When Kilkenny looks back on their opening National Hurling League game against Galway in Pearse Stadium they will rue a number of missed scoring opportunities from play and frees during the second half.
However, in truth the Cats were chasing the game from an early stage and particularly from the end of the first quarter when the Westerners scored a brace of goals. Given the excitement generated by the sides last year we hoped for a repeat on Sunday.
In the end fnas had to settle for sporadic bouts of real competitive fare. How often do we hear the comment that goals win games? It aptly describes Sunday’s Salthill clash.
I doubt if the Kilkenny mentors will be happy at the concession of the three goals. Unfortunately for the Cats there were similarities with some of the goals conceded against the same opposition last year.
Area to be addressed
High dropping balls into the heart of the Kilkenny defence again caused problems. This is one area of Kilkenny’s game which I expect will be addressed in the weeks ahead.
Last year Galway played Joe Canning in a roving role and it seems they intent to deploy their talisman similarly this year. The Portumna player was hugely influential in setting up the three goals, delivering inch perfect passes to his attack.
Canning’s move out the field left just two inside Galway forwards and they made good use of the open space. Kilkenny played its best hurling during the second quarter when they responded superbly to the concession of the two Galway goals.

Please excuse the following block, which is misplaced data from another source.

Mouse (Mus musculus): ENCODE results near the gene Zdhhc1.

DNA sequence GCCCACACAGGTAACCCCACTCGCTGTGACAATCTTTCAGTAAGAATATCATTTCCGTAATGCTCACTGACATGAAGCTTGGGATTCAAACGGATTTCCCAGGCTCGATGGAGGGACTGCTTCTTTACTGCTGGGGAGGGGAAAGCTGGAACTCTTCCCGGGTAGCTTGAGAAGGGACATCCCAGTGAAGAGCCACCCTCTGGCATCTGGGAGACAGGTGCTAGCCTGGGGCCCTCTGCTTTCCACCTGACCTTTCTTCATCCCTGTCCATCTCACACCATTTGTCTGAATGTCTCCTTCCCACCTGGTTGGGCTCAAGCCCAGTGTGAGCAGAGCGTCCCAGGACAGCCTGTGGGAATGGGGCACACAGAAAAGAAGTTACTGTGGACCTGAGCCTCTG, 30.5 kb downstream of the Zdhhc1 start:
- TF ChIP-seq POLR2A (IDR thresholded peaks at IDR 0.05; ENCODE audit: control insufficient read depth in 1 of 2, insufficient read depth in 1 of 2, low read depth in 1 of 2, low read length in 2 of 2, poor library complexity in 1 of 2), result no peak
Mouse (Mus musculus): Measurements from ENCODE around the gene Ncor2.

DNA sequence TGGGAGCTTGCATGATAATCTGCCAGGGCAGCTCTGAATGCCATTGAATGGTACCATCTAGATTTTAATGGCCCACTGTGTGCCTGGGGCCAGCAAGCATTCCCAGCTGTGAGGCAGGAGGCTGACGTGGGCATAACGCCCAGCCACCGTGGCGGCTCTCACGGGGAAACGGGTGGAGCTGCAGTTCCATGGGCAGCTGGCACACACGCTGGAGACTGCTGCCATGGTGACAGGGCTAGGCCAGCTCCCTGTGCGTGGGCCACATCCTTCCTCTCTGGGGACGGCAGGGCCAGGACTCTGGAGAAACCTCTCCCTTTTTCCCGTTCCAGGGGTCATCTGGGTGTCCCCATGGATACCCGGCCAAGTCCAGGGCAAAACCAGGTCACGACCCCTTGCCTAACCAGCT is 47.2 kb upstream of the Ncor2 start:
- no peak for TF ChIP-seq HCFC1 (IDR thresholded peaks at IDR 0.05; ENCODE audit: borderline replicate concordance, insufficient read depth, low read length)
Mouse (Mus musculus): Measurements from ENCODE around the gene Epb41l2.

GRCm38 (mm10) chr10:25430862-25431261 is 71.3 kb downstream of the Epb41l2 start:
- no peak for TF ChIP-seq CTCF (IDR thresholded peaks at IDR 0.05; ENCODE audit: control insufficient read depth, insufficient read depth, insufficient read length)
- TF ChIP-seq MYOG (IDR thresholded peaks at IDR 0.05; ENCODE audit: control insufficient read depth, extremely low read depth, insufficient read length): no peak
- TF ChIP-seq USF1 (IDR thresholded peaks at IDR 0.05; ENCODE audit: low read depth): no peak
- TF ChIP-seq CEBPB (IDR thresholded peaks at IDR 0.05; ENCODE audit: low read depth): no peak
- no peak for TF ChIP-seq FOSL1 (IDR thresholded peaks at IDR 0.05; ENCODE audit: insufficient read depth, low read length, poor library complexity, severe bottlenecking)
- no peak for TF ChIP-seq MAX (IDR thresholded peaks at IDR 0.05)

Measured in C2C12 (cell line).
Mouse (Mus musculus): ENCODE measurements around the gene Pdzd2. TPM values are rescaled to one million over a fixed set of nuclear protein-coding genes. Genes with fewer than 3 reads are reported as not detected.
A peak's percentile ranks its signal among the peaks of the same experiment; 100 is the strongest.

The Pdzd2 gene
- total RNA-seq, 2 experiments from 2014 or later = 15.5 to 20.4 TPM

Richie Power and Lester Ryan started dominating midfield and all over the pitch the Kilkenny work rate improved. More importantly, the defence which was rocked by the two goals got to grips with the Galway attack as they slowly reduced the Westerners lead.
In hindsight the third Galway goal was to prove crucial. It was again set up by Joe Canning, but Kilkenny will not be happy at the way Damien Hayes rounded two defenders to score. Having conceded three first half goals, Kilkenny was still in a good position at the interval when trailing by just three points.
Both teams scored seven points each in the second half, but Kilkenny should have scored at least three more. In tight games, as this was, all chances must be converted and Kilkenny’s inaccuracy in the second half was ultimately its undoing.
Not surprisingly for an opening League encounter both sides looked a little ring-rusty, but that will be rectified over the coming weeks as the training is stepped up and the outdoor hurling commences.
With Kilkenny and Tipperary losing their opening round games, their clash in Semple Stadium on Sunday week now takes on added significance. A second loss for either side will not help their 2013 League ambitions.